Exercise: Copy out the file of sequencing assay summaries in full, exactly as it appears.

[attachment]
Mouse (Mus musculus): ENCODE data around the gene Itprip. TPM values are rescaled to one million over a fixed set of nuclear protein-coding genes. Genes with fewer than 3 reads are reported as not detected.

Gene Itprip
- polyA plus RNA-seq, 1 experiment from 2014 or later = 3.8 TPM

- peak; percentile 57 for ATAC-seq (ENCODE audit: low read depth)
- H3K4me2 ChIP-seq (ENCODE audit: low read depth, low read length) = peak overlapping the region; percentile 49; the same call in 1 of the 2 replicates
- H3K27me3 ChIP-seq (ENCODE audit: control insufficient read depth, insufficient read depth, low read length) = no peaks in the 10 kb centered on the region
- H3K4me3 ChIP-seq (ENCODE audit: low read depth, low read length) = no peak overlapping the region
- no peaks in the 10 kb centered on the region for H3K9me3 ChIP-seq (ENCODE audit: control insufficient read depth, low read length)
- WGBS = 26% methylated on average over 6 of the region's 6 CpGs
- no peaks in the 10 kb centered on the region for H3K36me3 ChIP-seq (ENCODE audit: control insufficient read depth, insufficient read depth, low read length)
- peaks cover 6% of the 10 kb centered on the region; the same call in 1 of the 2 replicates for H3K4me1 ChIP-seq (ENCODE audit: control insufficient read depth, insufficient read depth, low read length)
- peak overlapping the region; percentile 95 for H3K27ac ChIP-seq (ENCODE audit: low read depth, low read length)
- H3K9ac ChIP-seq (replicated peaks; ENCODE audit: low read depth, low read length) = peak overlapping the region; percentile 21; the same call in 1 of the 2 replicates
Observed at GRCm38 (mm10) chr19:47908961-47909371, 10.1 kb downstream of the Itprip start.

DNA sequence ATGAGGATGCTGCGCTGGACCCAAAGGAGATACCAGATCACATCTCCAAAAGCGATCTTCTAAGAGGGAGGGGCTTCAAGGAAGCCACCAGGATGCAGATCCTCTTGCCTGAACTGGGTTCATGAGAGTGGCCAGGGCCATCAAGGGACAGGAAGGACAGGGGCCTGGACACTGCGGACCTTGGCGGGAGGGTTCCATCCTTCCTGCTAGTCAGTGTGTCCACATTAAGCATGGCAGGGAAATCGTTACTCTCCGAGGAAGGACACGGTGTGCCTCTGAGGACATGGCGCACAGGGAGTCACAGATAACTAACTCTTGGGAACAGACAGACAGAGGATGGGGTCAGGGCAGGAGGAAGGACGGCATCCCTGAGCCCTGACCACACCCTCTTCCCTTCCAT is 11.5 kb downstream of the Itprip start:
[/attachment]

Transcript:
Mouse (Mus musculus): ENCODE data around the gene Itprip. TPM values are rescaled to one million over a fixed set of nuclear protein-coding genes. Genes with fewer than 3 reads are reported as not detected.

Gene Itprip
- polyA plus RNA-seq, 1 experiment from 2014 or later = 3.8 TPM

- peak; percentile 57 for ATAC-seq (ENCODE audit: low read depth)
- H3K4me2 ChIP-seq (ENCODE audit: low read depth, low read length) = peak overlapping the region; percentile 49; the same call in 1 of the 2 replicates
- H3K27me3 ChIP-seq (ENCODE audit: control insufficient read depth, insufficient read depth, low read length) = no peaks in the 10 kb centered on the region
- H3K4me3 ChIP-seq (ENCODE audit: low read depth, low read length) = no peak overlapping the region
- no peaks in the 10 kb centered on the region for H3K9me3 ChIP-seq (ENCODE audit: control insufficient read depth, low read length)
- WGBS = 26% methylated on average over 6 of the region's 6 CpGs
- no peaks in the 10 kb centered on the region for H3K36me3 ChIP-seq (ENCODE audit: control insufficient read depth, insufficient read depth, low read length)
- peaks cover 6% of the 10 kb centered on the region; the same call in 1 of the 2 replicates for H3K4me1 ChIP-seq (ENCODE audit: control insufficient read depth, insufficient read depth, low read length)
- peak overlapping the region; percentile 95 for H3K27ac ChIP-seq (ENCODE audit: low read depth, low read length)
- H3K9ac ChIP-seq (replicated peaks; ENCODE audit: low read depth, low read length) = peak overlapping the region; percentile 21; the same call in 1 of the 2 replicates
Observed at GRCm38 (mm10) chr19:47908961-47909371, 10.1 kb downstream of the Itprip start.

DNA sequence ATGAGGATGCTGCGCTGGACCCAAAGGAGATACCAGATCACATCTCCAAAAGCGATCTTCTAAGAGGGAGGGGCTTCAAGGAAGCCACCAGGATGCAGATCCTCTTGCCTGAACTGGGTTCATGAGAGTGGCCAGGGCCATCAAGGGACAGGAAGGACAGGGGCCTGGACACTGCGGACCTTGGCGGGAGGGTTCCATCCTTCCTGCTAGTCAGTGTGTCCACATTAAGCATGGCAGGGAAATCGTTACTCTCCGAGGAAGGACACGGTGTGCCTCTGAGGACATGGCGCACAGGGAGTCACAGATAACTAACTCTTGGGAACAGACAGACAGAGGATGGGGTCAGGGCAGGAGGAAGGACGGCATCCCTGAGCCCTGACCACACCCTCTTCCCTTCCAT is 11.5 kb downstream of the Itprip start: